Tuesday, December 5, 2017

Trade Alert! New old cardboard finds a new home

Part of the reason for bringing my collection up to Chicago was so that I could get back into trading and put to rest some sets I’ve been chasing for over 20 years.  The other reason was because I had really, really overstayed my in-laws hospitality by using up a significant portion of their closet space to hold the cards for five or six years.  Of course, my reunion with my collection coincided with the demise of my preferred trade partner finding site - Zistle. Luckily I quickly found another site.

After a little crowdsourcing I settled on Trading Card Database as a new means to find collectors to trade with. It’s gone rather well.  I’ve completed 19 trades in the last couple of months, which isn’t a crazy amount, but what I’ve most impressed with is the response rate. With Zistle I might get a response once in every three or four requests. So far with TCDB I’ve only had two requests ignored.  Which is awesome.

The only rule I have for trading is that I have to send more cards out then I bring in. That way I can tell The Duchess that I'm actually reducing the collection (sometimes once card at a time). She, as always, rolls her eyes and moves on with her life.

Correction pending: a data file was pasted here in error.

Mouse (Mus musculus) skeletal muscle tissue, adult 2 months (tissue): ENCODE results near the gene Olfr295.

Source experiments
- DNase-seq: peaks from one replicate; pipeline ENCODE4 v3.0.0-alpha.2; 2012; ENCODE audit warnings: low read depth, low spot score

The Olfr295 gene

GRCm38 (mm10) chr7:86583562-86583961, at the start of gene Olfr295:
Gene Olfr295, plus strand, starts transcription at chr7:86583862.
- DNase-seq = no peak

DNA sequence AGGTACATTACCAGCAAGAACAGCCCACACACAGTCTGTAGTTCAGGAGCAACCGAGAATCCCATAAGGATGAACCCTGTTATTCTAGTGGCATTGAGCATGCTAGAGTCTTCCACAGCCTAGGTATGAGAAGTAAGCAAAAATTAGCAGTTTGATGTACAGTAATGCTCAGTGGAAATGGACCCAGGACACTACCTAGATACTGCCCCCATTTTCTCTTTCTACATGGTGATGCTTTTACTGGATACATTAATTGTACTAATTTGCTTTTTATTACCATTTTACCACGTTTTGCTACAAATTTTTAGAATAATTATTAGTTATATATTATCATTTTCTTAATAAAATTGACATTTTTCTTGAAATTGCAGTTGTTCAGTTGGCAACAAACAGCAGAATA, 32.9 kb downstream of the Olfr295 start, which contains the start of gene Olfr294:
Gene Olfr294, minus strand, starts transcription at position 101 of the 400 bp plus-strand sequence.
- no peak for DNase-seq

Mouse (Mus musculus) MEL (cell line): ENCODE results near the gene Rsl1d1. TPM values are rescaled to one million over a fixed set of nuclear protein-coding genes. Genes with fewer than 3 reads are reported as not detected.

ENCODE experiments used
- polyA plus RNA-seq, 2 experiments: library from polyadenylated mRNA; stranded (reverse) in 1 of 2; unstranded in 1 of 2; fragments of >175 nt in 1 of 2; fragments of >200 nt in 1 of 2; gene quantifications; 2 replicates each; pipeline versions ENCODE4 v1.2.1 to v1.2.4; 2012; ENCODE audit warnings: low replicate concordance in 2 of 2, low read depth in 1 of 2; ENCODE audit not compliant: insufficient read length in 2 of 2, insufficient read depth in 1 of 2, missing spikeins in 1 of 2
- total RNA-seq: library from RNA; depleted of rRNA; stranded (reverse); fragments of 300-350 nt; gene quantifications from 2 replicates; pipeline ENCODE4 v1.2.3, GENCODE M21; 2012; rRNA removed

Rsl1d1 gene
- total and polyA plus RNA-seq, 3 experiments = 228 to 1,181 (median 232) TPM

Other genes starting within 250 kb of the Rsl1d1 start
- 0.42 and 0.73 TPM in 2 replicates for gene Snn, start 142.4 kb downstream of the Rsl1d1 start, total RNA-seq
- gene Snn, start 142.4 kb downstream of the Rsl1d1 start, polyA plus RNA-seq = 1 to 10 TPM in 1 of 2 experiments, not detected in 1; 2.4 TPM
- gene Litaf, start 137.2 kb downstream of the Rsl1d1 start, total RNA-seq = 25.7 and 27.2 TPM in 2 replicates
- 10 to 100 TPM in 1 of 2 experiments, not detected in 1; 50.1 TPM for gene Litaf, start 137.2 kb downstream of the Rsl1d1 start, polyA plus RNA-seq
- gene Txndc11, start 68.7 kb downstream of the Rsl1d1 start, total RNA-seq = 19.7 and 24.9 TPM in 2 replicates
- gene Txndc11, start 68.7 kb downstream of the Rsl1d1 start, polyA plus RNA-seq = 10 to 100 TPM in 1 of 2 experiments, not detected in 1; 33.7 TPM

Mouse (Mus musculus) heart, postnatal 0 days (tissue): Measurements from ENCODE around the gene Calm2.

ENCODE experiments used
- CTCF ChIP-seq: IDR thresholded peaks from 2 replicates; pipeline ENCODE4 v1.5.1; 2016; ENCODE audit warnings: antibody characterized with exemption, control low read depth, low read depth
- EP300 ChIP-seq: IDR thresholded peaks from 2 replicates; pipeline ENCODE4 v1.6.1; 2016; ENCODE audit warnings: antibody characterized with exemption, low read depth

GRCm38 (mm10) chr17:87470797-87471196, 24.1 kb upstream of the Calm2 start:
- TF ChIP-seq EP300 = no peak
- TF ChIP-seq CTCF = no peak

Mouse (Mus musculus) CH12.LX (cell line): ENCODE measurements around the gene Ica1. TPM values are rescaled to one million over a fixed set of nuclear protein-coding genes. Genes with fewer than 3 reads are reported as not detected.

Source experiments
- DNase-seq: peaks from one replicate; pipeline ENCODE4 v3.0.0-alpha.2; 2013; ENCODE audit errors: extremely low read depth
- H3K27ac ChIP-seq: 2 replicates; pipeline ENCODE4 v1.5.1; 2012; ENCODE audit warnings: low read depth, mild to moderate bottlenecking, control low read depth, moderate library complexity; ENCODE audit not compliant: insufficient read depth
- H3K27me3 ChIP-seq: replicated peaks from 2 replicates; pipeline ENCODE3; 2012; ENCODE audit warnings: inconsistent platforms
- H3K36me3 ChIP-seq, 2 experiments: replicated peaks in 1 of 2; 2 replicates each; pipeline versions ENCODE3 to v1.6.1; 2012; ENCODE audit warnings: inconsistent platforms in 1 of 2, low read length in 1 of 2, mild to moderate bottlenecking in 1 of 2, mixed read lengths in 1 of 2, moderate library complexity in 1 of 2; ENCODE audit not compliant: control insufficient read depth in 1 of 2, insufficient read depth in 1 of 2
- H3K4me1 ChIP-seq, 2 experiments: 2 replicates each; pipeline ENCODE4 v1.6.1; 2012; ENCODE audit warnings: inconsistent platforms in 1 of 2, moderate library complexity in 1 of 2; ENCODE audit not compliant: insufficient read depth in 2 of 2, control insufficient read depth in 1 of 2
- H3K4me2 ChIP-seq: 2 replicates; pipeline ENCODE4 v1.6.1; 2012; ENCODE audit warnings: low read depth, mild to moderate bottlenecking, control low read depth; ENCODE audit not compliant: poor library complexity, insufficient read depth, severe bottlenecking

Here is a sample of my most recent deal, completed with user OCHawkeye.  In exchange for a bunch of 1992 Score that have been in a box since...well….1992 and a handful of 2017 Update dupes I received the following:

4 2017 Topps.  

My god, I might actually complete this set before the 2018 version comes out.  To many set builders that doesn’t seem like a big accomplishment, but I’m still chasing cards from 1991 for goodness sake.

2 2017 Topps Updates

I don’t consider the Update set as part of the main set, but I bought a couple of packs from Target and have now decided to complete this one as well.  Trey Mancini picked a really, really bad year to be a rookie. Twenty-four home runs, .293 average and seventy-eight RBI’s is usually enough to pick up the award. This season he finished third behind Aaron Judge and Andrew Benintendi.

5 1990 Upper Deck

The successor to the most important set of the 1980s, 1990 Upper deck is one of those sets that I am still chasing. I didn’t buy a ton of it when it came out (Topps, Donruss, and Fleer were more in my price range), but have picked up a few in repacks along the way.  Loved the team cards (with art work by Vernon Wells’ father), would love to see Upper Deck bring it back for their hockey base sets.

11 1993 Topps

When you’re completing a set that sometimes means you’re trading for checklist cards. Yup, I swapped an actual player card for a checklist card (actually two of them). In the pre-spreadsheet days I actually used these cards to mark the status of my collection. Good times.